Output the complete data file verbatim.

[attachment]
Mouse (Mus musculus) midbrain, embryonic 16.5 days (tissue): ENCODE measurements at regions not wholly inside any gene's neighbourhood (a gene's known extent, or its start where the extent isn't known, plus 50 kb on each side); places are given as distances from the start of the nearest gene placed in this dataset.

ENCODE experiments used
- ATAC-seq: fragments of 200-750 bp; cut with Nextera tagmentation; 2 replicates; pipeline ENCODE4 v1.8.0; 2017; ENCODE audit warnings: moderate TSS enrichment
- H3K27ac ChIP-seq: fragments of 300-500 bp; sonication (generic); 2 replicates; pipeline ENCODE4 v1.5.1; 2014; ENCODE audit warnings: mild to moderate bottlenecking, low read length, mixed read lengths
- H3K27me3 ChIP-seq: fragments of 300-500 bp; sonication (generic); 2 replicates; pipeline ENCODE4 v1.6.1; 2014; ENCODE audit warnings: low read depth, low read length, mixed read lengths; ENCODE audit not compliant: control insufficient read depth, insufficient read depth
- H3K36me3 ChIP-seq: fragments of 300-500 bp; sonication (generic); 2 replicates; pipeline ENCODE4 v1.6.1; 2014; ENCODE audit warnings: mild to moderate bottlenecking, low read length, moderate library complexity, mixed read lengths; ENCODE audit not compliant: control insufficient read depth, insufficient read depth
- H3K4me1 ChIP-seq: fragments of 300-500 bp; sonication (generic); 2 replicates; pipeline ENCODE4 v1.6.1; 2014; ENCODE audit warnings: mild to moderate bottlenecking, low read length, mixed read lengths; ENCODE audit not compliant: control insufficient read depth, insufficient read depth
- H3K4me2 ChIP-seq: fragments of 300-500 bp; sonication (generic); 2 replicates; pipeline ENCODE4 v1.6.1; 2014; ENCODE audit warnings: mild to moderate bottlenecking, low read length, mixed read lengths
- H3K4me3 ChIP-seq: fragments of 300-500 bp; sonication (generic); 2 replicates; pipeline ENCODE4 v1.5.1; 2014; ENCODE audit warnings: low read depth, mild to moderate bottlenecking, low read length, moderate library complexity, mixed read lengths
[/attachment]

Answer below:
Mouse (Mus musculus) midbrain, embryonic 16.5 days (tissue): ENCODE measurements at regions not wholly inside any gene's neighbourhood (a gene's known extent, or its start where the extent isn't known, plus 50 kb on each side); places are given as distances from the start of the nearest gene placed in this dataset.

ENCODE experiments used
- ATAC-seq: fragments of 200-750 bp; cut with Nextera tagmentation; 2 replicates; pipeline ENCODE4 v1.8.0; 2017; ENCODE audit warnings: moderate TSS enrichment
- H3K27ac ChIP-seq: fragments of 300-500 bp; sonication (generic); 2 replicates; pipeline ENCODE4 v1.5.1; 2014; ENCODE audit warnings: mild to moderate bottlenecking, low read length, mixed read lengths
- H3K27me3 ChIP-seq: fragments of 300-500 bp; sonication (generic); 2 replicates; pipeline ENCODE4 v1.6.1; 2014; ENCODE audit warnings: low read depth, low read length, mixed read lengths; ENCODE audit not compliant: control insufficient read depth, insufficient read depth
- H3K36me3 ChIP-seq: fragments of 300-500 bp; sonication (generic); 2 replicates; pipeline ENCODE4 v1.6.1; 2014; ENCODE audit warnings: mild to moderate bottlenecking, low read length, moderate library complexity, mixed read lengths; ENCODE audit not compliant: control insufficient read depth, insufficient read depth
- H3K4me1 ChIP-seq: fragments of 300-500 bp; sonication (generic); 2 replicates; pipeline ENCODE4 v1.6.1; 2014; ENCODE audit warnings: mild to moderate bottlenecking, low read length, mixed read lengths; ENCODE audit not compliant: control insufficient read depth, insufficient read depth
- H3K4me2 ChIP-seq: fragments of 300-500 bp; sonication (generic); 2 replicates; pipeline ENCODE4 v1.6.1; 2014; ENCODE audit warnings: mild to moderate bottlenecking, low read length, mixed read lengths
- H3K4me3 ChIP-seq: fragments of 300-500 bp; sonication (generic); 2 replicates; pipeline ENCODE4 v1.5.1; 2014; ENCODE audit warnings: low read depth, mild to moderate bottlenecking, low read length, moderate library complexity, mixed read lengths